Reviewed by Marc Glassman
Mao’s Last Dancer
Bruce Beresford, director
Jan Sardi, script based on the autobiography by Li Cunxin
Starring: Chi Cao (Li Cunxin as an adult), Chengwu Guo (Li as an adolescent), Wen Bin Huang (Li as a child), Bruce Greenwood (Ben Stevenson), Amanda Schull (Elizabeth Mackey), Kyle MacLachlan (Charles Foster), Joan Chen (Niang), Camilla Vergotis (Mary McKendry), Zhang Su (Chan, Li’s dance teacher)
Li Cunxin’s story is the stuff of Hollywood dreams. Born in a rural village in China, he was chosen to be a ballet dancer at the age of 11 by Peking officials who happened to be visiting his obscure area of the world. They waved a magic wand and transported him to the nation’s capitol. Fighting homesickness and feelings of inferiority, young Li obsessively trained at his craft, becoming a brilliant dancer by his late teens.
A second magic wand was waved in his direction when Houston ballet impresario Ben Stevenson saw Li perform in Peking and was so impressed that he persuaded Chinese officials to loan him to his Texas dance company. It was the ‘80s and Li’s presence caused a stir in Houston and all across the U.S.; he was the first Chinese dancer to spend extended time in America.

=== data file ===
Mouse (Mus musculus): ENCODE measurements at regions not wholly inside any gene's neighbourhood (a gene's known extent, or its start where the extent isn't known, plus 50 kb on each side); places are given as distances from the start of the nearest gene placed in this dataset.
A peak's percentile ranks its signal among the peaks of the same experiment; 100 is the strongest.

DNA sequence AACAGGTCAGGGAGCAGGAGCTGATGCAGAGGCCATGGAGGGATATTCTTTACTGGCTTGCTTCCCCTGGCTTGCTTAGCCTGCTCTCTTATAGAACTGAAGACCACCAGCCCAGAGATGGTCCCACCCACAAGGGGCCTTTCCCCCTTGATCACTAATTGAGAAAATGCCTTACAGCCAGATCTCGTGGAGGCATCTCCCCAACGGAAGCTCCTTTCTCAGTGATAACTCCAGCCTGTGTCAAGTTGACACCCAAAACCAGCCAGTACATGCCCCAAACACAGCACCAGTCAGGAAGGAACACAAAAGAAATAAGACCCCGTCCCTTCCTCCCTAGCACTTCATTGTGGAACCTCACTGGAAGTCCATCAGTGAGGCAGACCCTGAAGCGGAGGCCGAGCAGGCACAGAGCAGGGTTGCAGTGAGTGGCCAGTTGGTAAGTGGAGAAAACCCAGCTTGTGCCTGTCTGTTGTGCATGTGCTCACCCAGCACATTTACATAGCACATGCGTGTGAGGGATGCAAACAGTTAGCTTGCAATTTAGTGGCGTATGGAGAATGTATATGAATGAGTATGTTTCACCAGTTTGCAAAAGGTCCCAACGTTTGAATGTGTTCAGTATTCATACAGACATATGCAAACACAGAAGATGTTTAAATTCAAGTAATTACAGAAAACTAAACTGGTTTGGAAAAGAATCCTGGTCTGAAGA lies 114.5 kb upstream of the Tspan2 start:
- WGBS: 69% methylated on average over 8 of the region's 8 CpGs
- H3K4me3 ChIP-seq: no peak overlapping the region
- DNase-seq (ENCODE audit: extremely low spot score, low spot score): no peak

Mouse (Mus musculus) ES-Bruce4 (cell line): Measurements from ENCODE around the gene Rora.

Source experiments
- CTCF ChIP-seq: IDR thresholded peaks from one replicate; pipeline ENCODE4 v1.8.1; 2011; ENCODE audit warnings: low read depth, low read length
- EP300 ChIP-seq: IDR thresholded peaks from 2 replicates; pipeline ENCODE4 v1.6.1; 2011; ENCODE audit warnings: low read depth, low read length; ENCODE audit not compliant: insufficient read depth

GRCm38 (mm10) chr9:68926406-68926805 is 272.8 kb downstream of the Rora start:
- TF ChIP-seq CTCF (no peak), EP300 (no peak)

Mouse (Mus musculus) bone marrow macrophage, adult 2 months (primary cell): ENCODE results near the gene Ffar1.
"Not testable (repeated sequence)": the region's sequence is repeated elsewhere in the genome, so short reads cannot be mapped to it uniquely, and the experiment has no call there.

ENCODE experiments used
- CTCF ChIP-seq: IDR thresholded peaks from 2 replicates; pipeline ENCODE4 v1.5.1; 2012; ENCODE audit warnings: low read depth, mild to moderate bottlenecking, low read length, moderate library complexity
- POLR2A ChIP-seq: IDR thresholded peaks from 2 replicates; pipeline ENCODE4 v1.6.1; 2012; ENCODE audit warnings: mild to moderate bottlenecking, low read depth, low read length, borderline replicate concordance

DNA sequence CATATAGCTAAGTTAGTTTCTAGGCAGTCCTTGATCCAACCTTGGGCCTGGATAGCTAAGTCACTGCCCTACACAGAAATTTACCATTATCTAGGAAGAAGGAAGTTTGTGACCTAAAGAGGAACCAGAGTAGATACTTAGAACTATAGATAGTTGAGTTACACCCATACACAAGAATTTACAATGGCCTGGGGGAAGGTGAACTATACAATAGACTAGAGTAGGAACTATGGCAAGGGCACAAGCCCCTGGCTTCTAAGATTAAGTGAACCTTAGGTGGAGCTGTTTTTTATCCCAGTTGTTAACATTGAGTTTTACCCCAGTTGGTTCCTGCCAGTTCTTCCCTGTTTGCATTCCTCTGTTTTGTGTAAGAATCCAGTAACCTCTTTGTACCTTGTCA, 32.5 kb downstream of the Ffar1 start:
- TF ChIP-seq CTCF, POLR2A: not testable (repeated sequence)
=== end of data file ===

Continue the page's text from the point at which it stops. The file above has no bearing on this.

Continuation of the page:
Again, Li worked hard and was a success. But he also found a girl—Elizabeth, a young dancer in Stevenson’s company. They started an affair and Li decided he didn’t want to return to China.
Once again, a magic wand was waved but only after a truly dramatic scene took place. Li insisted on explaining his decision to stay in the U.S. to officials he’d gotten to know at the Chinese embassy in Houston. Angry, the Chinese refused to let him leave—and it was their legal right to do so because an embassy is officially a foreign domain. It took a lawyer (Kyle MacLachlan’s Charles Foster) a day to alert the media and persuade the Chinese not to deport Li back home.
Free to be a dancer in America but separated from his parents and brothers, Li learned to make a life for himself in the West. But it came at great personal cost—including the loss of his love for Elizabeth.
Mao’s Last Dancer is an amazing story—particularly because it’s true. The real Li Cunxin now lives with his second wife in Australia and was voted “father of the year” in 2009. His autobiography, which forms the basis of this film, was a huge bestseller in Australia and did well in many regions of the world.
Bruce Beresford, who directed Black Robe in Canada, Driving Miss Daisy in Hollywood and Breaker Morant in his native Australia, scores his biggest hit in years with Mao’s Last Dancer. The dance sequences are terrific and the three performers playing Li (as a child, adolescent and adult) are all convincing. Canada’s Bruce Greenwood is wonderful as Ben Stevenson.
But—and I’m sure you felt the “but”—this film skims the surface of a fascinating life. There’s a dark side to Li, which remains unexplored. Why did he choose to leave China? And Elizabeth? And—eventually—dance? What makes Li run? We don’t know and the film doesn’t tell us. Perhaps Li doesn’t know himself.